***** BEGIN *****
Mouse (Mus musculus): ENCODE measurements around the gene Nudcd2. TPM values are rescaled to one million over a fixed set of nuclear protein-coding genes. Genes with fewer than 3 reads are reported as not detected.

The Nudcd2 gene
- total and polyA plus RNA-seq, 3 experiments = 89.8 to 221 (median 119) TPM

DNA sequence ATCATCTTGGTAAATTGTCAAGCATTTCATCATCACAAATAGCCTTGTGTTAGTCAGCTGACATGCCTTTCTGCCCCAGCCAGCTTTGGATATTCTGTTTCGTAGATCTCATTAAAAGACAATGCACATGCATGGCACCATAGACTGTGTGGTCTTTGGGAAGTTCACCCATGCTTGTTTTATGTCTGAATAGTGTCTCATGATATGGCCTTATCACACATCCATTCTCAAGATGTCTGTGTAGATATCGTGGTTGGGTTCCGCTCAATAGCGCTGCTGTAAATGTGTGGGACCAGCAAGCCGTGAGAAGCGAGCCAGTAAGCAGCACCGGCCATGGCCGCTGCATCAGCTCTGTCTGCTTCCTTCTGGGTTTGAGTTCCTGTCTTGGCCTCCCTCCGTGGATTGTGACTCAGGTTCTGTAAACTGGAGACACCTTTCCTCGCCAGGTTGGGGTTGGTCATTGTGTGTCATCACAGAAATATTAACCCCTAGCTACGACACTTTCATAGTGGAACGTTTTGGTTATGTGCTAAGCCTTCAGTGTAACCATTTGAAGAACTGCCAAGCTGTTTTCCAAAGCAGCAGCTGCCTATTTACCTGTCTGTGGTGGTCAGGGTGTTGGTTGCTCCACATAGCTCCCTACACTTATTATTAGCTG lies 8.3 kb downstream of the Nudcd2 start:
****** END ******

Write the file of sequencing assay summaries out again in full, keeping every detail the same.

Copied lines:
Mouse (Mus musculus): ENCODE measurements around the gene Nudcd2. TPM values are rescaled to one million over a fixed set of nuclear protein-coding genes. Genes with fewer than 3 reads are reported as not detected.

The Nudcd2 gene
- total and polyA plus RNA-seq, 3 experiments = 89.8 to 221 (median 119) TPM

DNA sequence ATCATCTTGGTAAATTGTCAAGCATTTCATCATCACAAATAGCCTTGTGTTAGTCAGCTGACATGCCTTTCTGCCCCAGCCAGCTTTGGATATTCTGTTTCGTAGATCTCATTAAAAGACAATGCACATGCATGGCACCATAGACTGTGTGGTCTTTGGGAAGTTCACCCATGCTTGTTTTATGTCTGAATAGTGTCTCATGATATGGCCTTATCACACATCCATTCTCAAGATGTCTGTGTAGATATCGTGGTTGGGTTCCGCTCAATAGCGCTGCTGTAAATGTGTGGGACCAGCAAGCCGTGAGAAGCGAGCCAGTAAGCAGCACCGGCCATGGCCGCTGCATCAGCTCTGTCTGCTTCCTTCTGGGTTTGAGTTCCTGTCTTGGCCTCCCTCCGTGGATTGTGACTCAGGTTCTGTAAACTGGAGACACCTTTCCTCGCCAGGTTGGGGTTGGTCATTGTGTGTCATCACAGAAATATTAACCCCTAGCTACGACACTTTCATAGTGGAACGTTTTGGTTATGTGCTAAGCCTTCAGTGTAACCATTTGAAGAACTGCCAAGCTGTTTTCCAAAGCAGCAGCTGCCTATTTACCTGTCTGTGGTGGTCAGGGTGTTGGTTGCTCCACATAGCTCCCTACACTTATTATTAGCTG lies 8.3 kb downstream of the Nudcd2 start: